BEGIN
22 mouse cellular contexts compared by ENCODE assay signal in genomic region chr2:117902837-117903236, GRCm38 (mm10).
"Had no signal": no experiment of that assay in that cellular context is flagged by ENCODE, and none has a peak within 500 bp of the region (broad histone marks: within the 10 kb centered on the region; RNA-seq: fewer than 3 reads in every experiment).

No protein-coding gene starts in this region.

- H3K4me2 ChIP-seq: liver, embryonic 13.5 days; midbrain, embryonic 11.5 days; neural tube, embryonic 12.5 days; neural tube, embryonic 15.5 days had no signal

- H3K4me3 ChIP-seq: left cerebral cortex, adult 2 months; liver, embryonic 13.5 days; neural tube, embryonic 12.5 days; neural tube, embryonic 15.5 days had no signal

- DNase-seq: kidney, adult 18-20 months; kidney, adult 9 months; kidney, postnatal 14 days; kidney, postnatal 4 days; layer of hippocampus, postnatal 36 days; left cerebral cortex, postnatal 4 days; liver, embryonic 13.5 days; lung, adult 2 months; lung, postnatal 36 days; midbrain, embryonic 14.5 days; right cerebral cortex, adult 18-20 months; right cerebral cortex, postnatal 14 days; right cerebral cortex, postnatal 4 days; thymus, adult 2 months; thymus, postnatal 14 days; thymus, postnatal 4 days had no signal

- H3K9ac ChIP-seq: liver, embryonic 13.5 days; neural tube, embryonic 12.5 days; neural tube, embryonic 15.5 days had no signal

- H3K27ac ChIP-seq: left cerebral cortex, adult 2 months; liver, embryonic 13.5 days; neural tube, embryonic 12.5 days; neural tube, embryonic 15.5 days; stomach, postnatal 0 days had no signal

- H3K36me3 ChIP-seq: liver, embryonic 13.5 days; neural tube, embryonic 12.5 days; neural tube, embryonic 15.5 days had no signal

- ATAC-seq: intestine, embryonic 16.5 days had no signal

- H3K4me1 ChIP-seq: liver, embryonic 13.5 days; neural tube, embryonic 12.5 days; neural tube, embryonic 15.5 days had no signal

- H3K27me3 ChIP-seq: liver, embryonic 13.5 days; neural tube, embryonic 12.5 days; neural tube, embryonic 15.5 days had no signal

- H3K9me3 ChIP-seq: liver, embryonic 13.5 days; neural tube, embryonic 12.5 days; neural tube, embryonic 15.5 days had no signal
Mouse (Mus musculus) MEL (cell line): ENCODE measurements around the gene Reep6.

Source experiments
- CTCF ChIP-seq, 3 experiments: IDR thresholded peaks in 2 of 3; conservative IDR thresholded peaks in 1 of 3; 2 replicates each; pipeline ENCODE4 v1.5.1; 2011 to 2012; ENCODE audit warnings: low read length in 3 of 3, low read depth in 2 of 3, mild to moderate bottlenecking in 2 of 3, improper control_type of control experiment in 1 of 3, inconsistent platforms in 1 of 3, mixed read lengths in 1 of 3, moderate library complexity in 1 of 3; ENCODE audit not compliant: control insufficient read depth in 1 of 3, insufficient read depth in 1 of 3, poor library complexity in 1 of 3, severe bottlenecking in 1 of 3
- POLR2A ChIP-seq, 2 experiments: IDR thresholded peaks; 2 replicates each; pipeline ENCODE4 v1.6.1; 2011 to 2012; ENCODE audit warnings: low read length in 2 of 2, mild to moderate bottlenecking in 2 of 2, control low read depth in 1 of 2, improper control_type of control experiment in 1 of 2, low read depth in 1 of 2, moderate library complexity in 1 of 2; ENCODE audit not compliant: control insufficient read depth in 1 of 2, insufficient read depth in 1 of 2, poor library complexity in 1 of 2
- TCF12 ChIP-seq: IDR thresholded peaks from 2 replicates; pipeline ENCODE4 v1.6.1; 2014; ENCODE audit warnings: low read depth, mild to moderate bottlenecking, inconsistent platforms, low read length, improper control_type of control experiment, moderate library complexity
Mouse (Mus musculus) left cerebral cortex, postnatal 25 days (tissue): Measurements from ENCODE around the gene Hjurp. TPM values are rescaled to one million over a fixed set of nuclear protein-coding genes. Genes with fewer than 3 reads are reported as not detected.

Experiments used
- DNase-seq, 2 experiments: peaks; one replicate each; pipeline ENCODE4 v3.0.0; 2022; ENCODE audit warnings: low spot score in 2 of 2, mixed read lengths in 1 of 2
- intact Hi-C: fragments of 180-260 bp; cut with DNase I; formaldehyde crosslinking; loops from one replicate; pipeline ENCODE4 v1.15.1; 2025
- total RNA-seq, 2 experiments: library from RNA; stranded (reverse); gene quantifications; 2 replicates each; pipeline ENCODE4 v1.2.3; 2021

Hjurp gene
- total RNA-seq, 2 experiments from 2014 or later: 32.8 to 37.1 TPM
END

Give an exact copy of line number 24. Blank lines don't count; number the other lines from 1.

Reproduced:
Hjurp gene